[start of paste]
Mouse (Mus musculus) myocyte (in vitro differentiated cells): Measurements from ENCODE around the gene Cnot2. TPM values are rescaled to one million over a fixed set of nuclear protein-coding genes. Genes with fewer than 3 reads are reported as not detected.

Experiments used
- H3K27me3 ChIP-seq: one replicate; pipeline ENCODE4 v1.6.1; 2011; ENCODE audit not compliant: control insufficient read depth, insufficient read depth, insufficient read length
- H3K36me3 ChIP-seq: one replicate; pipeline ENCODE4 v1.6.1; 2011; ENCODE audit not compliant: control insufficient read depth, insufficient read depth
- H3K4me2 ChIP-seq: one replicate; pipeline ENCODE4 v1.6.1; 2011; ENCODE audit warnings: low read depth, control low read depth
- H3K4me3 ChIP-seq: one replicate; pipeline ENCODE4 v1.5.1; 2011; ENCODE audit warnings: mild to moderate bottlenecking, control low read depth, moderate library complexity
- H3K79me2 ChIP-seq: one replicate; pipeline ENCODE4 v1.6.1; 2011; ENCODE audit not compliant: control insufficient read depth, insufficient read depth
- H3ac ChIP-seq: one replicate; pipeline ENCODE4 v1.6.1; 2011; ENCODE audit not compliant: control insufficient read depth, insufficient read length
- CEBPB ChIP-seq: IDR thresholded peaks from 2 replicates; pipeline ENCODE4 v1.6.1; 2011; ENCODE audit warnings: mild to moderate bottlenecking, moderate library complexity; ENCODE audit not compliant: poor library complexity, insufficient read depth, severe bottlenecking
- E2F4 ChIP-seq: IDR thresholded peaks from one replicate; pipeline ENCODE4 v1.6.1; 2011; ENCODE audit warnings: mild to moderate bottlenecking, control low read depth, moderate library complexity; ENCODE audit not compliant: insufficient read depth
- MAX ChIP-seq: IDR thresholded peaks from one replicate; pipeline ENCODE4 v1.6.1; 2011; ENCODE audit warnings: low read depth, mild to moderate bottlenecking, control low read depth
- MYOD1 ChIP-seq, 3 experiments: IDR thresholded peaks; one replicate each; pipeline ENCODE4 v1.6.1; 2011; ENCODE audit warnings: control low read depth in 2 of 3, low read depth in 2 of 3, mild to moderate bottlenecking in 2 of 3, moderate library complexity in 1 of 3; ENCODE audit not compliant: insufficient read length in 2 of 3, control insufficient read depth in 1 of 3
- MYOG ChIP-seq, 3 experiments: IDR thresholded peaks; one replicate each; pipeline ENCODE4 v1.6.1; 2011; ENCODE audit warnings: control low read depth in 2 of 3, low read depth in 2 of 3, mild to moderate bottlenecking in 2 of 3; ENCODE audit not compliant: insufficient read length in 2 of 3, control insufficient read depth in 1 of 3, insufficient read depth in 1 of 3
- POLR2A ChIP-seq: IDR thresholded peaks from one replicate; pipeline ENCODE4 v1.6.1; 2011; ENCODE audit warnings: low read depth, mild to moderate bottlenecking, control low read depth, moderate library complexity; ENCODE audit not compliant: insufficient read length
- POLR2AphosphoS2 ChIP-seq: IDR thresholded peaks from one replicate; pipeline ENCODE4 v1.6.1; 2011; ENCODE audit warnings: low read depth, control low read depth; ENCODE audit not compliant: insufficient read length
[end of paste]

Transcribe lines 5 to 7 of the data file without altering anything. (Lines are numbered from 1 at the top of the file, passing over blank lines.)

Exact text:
- H3K4me2 ChIP-seq: one replicate; pipeline ENCODE4 v1.6.1; 2011; ENCODE audit warnings: low read depth, control low read depth
- H3K4me3 ChIP-seq: one replicate; pipeline ENCODE4 v1.5.1; 2011; ENCODE audit warnings: mild to moderate bottlenecking, control low read depth, moderate library complexity
- H3K79me2 ChIP-seq: one replicate; pipeline ENCODE4 v1.6.1; 2011; ENCODE audit not compliant: control insufficient read depth, insufficient read depth